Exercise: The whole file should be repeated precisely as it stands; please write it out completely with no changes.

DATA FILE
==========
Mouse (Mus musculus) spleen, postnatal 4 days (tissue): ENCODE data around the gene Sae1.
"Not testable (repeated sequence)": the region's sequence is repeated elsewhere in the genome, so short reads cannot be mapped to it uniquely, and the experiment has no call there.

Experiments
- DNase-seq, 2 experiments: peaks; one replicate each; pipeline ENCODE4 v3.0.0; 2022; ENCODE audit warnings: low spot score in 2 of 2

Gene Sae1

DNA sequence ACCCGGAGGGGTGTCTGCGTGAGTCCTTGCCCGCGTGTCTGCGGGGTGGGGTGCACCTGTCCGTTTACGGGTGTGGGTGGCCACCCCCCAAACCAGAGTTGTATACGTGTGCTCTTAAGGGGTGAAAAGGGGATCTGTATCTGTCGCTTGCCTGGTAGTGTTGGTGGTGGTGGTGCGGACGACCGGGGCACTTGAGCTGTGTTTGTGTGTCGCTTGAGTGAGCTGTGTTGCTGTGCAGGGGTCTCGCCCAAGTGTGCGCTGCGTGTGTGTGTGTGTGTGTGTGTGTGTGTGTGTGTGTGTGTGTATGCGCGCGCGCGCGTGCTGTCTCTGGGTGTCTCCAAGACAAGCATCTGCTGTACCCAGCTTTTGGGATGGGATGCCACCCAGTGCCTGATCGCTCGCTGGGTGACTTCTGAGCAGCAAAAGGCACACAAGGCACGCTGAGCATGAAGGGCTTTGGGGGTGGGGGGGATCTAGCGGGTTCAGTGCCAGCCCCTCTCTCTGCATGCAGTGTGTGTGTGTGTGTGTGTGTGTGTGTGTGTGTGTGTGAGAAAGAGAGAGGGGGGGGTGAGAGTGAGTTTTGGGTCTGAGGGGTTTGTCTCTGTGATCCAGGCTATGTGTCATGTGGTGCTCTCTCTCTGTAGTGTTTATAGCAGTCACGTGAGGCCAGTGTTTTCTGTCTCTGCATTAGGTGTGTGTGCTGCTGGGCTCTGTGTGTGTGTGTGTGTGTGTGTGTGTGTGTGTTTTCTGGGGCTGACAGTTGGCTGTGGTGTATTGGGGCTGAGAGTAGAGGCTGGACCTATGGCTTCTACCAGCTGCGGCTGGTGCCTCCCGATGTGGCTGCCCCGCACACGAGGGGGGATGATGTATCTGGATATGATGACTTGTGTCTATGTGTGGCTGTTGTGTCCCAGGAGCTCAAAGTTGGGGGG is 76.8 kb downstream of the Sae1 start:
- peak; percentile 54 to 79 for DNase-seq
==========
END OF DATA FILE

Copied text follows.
Mouse (Mus musculus) spleen, postnatal 4 days (tissue): ENCODE data around the gene Sae1.
"Not testable (repeated sequence)": the region's sequence is repeated elsewhere in the genome, so short reads cannot be mapped to it uniquely, and the experiment has no call there.

Experiments
- DNase-seq, 2 experiments: peaks; one replicate each; pipeline ENCODE4 v3.0.0; 2022; ENCODE audit warnings: low spot score in 2 of 2

Gene Sae1

DNA sequence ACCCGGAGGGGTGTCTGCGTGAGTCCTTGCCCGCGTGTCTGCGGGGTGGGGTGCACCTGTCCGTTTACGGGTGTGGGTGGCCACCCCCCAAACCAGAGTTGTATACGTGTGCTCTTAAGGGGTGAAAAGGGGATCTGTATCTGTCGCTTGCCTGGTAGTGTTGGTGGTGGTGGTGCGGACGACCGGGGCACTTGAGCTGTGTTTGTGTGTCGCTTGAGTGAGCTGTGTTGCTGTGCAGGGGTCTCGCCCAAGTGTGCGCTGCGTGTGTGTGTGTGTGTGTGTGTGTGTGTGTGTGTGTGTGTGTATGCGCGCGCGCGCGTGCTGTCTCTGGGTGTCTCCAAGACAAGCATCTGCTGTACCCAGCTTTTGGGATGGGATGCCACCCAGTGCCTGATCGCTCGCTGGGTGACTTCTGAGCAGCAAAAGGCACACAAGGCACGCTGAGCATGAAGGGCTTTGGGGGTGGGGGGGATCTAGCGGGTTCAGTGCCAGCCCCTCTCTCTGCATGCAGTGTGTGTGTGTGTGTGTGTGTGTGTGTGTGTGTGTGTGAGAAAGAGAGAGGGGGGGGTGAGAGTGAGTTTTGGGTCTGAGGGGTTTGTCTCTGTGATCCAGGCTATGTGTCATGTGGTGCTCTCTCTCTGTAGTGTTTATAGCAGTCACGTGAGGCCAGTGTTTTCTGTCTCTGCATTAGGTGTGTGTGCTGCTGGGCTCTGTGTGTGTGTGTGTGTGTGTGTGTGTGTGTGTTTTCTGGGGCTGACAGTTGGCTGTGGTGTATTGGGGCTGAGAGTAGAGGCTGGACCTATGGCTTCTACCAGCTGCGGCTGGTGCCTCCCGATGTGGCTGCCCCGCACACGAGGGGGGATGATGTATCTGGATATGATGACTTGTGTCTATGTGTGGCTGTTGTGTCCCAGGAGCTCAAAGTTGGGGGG is 76.8 kb downstream of the Sae1 start:
- peak; percentile 54 to 79 for DNase-seq